The dead visitor was identified as 17-year-old Carlos Sousa Jr. of San Jose.
The two injured men, 19- and 23-year-old brothers from San Jose, were upgraded to stable condition at San Francisco General Hospital after surgery. They suffered deep bites and claw wounds on their heads, necks, arms and hands, said Dr. Rochelle Dicker, a surgeon. She said they were expected to recover fully.
The zoo's director of animal care and conservation, Robert Jenkins, said the tiger did not leave through an open door. "The animal appears to have climbed or otherwise leaped out of the enclosure," he said. But the zoo's director admitted, "We're still not too clear as to exactly what transpired."
Hanna predicted other U.S. zoos would reassess their tiger enclosures if it turns out the tiger was able to leap out. He said he never before heard of a zoo visitor being killed by an animal.
"It's much safer going to a zoo than getting in your car and going down the driveway," he said.
The first attack happened right outside the tiger's enclosure the victim died at the scene. Another was about 300 yards away, in front of the zoo cafe. The police chief said the animal was mauling the man, and when officers yelled at it to stop, it turned toward them and they opened fire.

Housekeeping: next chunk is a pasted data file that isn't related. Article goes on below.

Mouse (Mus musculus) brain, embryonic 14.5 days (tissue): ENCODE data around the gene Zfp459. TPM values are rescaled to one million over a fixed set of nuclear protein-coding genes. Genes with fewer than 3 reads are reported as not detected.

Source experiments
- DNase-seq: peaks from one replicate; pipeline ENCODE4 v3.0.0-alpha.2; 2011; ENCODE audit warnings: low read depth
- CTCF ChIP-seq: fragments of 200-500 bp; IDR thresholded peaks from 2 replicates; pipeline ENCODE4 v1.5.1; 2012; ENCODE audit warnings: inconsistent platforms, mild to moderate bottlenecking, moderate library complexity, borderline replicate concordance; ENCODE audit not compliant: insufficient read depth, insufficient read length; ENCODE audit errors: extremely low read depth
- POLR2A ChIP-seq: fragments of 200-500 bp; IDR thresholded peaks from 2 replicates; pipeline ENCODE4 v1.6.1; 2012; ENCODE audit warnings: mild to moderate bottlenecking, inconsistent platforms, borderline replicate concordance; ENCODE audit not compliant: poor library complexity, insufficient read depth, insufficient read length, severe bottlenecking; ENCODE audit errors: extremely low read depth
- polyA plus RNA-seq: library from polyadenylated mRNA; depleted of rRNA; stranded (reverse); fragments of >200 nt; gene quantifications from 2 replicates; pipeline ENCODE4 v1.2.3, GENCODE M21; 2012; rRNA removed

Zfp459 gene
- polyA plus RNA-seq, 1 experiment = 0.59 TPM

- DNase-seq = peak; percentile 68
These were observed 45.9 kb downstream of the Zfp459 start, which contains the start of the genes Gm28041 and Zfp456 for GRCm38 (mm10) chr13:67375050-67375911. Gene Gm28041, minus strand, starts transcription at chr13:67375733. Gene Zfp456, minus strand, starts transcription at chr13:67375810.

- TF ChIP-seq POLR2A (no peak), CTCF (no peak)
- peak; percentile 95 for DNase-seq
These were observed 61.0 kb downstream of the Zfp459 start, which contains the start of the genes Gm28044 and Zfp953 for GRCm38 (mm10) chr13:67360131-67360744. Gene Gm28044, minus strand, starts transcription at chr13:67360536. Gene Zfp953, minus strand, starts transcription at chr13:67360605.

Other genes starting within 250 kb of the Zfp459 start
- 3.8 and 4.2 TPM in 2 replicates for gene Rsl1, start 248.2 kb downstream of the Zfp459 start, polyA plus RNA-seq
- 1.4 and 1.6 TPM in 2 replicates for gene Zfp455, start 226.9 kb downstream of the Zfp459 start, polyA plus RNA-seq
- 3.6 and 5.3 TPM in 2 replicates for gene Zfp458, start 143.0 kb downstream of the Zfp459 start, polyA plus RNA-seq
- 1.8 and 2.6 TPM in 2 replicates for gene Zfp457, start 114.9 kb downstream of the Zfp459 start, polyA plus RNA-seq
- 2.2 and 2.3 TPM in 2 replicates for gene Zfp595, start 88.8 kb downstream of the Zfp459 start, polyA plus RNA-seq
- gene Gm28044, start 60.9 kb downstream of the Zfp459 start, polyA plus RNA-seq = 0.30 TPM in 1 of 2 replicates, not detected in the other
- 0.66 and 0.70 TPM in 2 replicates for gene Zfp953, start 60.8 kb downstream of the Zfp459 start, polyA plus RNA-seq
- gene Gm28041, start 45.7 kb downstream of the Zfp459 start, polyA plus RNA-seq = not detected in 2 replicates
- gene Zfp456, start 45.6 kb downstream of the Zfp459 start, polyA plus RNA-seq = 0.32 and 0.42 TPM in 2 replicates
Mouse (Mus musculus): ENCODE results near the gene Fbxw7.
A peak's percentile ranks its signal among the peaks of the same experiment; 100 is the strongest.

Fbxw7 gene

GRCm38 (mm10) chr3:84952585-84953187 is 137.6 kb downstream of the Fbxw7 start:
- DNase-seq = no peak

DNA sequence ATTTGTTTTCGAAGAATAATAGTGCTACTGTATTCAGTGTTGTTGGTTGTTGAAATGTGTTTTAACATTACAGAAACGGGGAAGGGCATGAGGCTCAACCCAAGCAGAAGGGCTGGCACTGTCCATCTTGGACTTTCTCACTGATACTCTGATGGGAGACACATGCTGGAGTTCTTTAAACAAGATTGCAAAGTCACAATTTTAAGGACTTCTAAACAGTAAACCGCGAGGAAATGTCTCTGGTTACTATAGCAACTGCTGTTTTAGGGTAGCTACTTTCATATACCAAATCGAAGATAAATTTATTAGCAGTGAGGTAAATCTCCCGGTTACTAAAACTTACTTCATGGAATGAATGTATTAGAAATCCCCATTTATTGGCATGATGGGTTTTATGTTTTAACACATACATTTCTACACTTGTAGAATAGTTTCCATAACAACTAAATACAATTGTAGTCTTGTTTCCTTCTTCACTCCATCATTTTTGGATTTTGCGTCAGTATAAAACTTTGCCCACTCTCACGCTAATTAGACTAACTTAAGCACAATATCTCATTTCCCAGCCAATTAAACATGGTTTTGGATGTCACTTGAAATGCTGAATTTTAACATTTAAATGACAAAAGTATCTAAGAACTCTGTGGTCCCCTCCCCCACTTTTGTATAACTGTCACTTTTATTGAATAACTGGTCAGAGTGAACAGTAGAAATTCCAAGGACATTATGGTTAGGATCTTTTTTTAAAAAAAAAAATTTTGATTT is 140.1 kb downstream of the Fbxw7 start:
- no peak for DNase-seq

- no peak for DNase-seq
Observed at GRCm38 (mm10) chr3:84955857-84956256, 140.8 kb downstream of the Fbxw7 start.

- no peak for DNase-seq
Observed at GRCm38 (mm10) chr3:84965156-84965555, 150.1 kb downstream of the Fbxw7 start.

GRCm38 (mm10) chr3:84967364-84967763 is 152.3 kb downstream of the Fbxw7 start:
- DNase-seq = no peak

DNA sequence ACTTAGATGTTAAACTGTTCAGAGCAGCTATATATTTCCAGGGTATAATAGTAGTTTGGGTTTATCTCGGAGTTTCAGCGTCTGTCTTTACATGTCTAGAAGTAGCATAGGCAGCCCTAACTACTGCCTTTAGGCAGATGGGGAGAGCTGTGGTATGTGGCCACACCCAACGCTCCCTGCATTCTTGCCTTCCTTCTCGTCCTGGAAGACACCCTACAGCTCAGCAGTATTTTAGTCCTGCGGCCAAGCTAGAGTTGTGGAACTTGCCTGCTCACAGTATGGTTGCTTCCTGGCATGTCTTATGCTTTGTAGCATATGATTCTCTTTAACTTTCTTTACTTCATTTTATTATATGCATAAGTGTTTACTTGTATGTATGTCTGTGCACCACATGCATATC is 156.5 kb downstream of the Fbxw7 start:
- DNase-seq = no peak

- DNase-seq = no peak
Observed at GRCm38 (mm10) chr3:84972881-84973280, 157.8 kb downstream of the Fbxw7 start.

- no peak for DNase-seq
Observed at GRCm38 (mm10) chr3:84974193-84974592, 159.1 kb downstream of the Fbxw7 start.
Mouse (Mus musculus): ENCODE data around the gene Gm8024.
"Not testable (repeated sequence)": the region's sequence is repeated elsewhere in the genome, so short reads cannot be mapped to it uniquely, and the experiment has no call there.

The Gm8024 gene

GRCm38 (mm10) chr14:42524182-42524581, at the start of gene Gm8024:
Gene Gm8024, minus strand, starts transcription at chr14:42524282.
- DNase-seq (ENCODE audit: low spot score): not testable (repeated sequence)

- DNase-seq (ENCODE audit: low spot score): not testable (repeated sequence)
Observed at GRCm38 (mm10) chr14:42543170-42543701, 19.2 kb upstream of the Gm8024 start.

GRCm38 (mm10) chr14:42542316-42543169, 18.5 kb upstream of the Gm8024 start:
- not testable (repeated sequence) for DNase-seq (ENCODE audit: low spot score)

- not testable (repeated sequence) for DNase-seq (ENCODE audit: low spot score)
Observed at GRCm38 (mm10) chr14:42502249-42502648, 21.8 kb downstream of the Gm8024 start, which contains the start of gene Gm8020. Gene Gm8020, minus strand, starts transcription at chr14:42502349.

Only then did they see the third victim, police said.
About 20 visitors were in the zoo when the attacks happened about an hour before the 6 p.m. closing time, officials said. Employees and visitors were told to take shelter when zoo officials learned of the attacks, and some employees locked themselves inside buildings as they had been instructed to do if an animal escaped.
There were five tigers at the zoo three Sumatrans and two Siberians. Officials initially worried that four of them had gotten loose.
The zoo was closed on Wednesday. Officials said they expected to reopen the place on Thursday, but the big cat exhibit will remain closed "until we get a better understanding of what actually happened," Mollinedo said. He said colleagues from other U.S. zoos will be brought in to help re-evaluate the big cat exhibit.
After last year's attack, the state fined the zoo $18,000. The zoo added customized steel mesh over the bars, built in a feeding chute and increased the distance between the public and the cats.
Tatiana arrived at the zoo from the Denver Zoo a few years ago, with officials hoping she would mate with a male tiger. Siberian tigers are classified as endangered and there are more than 600 of the animals living in captivity worldwide.
U.S. Department of Agriculture spokesman Jim Rogers said his agency is looking into the attack for violations of federal animal-welfare laws.
The San Francisco Zoo is as an accredited member in good standing of the Association of Zoos and Aquariums.
"Animal escapes at accredited zoos are so very rare and each one is different," association spokesman Steve Feldman said. "But we are always looking for ways to improve safety for our visitors."
Contributing: AP writers Carla K. Johnson in Chicago, Louise Chu and Terence Chea in San Francisco, and Daisy Nguyen in Los Angeles.